Analyst: Google pays Apple $1B a year to remain iOS search default
A new report from Morgan Stanley analyst Scott Devitt states that Google pays Apple about $250 million every quarter to remain its iOS search partner, chalking up the $1 billion annual charge to traffic acquisition costs. Google's mobile business hinges on iOS traffic: Based on figures provided in its patent and copyright infringement battle with Oracle as well as remarks from Google CEO Larry Page, insiders believe iOS generates about 80 percent of Google's mobile advertising revenues.
Although some analysts maintain Google and Apple agreed to a mobile search revenue sharing deal, Devitt believes Google pays Apple a per-device fee, simplifying accounting and giving Apple upfront payments. A per-device fee also would hedge against users who search via the Web as opposed to the default iOS search box. As iOS device penetration grows, Google's traffic acquisition costs should continue to balloon in the years to come, although Devitt anticipates accelerating profits from other Google services like YouTube will offset the increase.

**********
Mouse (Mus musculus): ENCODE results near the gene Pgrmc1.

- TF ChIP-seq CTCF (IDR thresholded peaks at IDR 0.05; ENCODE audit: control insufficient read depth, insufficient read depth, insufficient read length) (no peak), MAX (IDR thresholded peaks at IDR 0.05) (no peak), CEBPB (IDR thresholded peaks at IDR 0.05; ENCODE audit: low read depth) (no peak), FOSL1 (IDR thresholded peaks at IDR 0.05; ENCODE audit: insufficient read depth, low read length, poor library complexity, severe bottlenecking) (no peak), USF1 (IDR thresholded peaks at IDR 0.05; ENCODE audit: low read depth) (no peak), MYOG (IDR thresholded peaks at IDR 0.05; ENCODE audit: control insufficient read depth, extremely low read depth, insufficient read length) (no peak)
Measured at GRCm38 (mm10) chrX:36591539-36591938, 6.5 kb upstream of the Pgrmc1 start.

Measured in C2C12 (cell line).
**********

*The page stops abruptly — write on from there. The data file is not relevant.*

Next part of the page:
Apple reported profits of $13.1 billion during the most recent quarter: While the iOS search deal is a relative drop in the bucket, it is money generated with almost no effort from Apple staffers. Google reported fourth-quarter profits of $2.89 billion.
The Google/Apple search partnership is expected to continue despite growing animosity between the two firms. Last year, Apple dumped Google Maps from iOS in favor of its own Apple Maps platform, also eliminating native support for YouTube. Google has since released standalone Google Maps and YouTube apps available for download from Apple's App Store.
Devitt estimates that Google controls 95 percent of the worldwide mobile search market. He adds that in addition to the Apple agreement, Google pays $300 million per year to Mozilla to remain the default search provider for its Firefox browser and its forthcoming Firefox OS mobile operating system.
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